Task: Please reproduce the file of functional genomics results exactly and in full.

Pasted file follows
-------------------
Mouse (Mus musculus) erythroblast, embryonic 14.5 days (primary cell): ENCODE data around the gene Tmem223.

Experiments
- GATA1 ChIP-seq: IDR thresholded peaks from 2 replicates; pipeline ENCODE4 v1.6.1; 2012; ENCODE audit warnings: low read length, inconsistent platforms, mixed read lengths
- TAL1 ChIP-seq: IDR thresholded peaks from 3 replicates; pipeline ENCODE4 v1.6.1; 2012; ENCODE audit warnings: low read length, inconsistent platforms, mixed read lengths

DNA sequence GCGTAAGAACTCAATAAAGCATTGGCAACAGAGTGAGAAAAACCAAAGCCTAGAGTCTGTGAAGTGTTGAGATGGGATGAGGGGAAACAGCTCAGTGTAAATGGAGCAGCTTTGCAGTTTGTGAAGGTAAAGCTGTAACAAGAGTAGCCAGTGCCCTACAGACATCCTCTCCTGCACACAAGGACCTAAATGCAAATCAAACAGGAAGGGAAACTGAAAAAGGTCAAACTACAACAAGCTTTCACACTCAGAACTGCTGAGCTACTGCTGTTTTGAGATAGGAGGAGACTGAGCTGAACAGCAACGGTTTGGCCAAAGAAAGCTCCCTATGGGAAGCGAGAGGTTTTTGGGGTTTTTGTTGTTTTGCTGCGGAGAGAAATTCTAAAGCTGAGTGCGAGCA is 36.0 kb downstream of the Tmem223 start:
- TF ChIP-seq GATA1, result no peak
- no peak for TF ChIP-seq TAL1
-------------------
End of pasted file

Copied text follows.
Mouse (Mus musculus) erythroblast, embryonic 14.5 days (primary cell): ENCODE data around the gene Tmem223.

Experiments
- GATA1 ChIP-seq: IDR thresholded peaks from 2 replicates; pipeline ENCODE4 v1.6.1; 2012; ENCODE audit warnings: low read length, inconsistent platforms, mixed read lengths
- TAL1 ChIP-seq: IDR thresholded peaks from 3 replicates; pipeline ENCODE4 v1.6.1; 2012; ENCODE audit warnings: low read length, inconsistent platforms, mixed read lengths

DNA sequence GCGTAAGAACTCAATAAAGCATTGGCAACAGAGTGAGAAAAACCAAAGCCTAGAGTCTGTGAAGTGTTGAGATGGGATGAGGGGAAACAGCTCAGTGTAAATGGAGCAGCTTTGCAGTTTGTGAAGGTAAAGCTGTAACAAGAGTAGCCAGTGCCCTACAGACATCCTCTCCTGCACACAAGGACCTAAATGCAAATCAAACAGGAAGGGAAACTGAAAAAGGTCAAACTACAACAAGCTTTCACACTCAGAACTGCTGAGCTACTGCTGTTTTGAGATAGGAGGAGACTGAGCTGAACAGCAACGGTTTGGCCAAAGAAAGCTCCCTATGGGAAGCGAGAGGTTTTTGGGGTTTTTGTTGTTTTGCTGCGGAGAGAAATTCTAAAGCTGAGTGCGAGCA is 36.0 kb downstream of the Tmem223 start:
- TF ChIP-seq GATA1, result no peak
- no peak for TF ChIP-seq TAL1